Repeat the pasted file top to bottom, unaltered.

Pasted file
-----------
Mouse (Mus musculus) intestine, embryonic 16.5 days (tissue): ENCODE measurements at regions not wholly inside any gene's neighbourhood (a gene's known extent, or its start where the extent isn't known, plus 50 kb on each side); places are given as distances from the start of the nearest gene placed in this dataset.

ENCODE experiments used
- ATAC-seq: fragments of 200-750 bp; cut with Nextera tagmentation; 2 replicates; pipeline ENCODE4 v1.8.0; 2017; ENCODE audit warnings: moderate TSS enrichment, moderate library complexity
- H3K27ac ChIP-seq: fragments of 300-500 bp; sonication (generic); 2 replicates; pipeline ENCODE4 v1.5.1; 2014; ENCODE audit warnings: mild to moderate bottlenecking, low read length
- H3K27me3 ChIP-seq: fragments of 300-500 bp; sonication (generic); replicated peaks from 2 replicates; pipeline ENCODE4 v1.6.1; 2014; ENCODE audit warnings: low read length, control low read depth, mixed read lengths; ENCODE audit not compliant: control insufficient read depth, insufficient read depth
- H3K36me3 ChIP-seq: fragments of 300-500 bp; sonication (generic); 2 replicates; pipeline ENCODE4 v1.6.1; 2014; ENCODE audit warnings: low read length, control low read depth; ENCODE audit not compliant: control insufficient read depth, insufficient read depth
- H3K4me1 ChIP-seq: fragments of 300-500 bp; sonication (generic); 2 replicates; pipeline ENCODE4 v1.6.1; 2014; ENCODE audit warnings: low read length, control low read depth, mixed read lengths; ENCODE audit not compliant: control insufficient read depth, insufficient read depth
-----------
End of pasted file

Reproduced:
Mouse (Mus musculus) intestine, embryonic 16.5 days (tissue): ENCODE measurements at regions not wholly inside any gene's neighbourhood (a gene's known extent, or its start where the extent isn't known, plus 50 kb on each side); places are given as distances from the start of the nearest gene placed in this dataset.

ENCODE experiments used
- ATAC-seq: fragments of 200-750 bp; cut with Nextera tagmentation; 2 replicates; pipeline ENCODE4 v1.8.0; 2017; ENCODE audit warnings: moderate TSS enrichment, moderate library complexity
- H3K27ac ChIP-seq: fragments of 300-500 bp; sonication (generic); 2 replicates; pipeline ENCODE4 v1.5.1; 2014; ENCODE audit warnings: mild to moderate bottlenecking, low read length
- H3K27me3 ChIP-seq: fragments of 300-500 bp; sonication (generic); replicated peaks from 2 replicates; pipeline ENCODE4 v1.6.1; 2014; ENCODE audit warnings: low read length, control low read depth, mixed read lengths; ENCODE audit not compliant: control insufficient read depth, insufficient read depth
- H3K36me3 ChIP-seq: fragments of 300-500 bp; sonication (generic); 2 replicates; pipeline ENCODE4 v1.6.1; 2014; ENCODE audit warnings: low read length, control low read depth; ENCODE audit not compliant: control insufficient read depth, insufficient read depth
- H3K4me1 ChIP-seq: fragments of 300-500 bp; sonication (generic); 2 replicates; pipeline ENCODE4 v1.6.1; 2014; ENCODE audit warnings: low read length, control low read depth, mixed read lengths; ENCODE audit not compliant: control insufficient read depth, insufficient read depth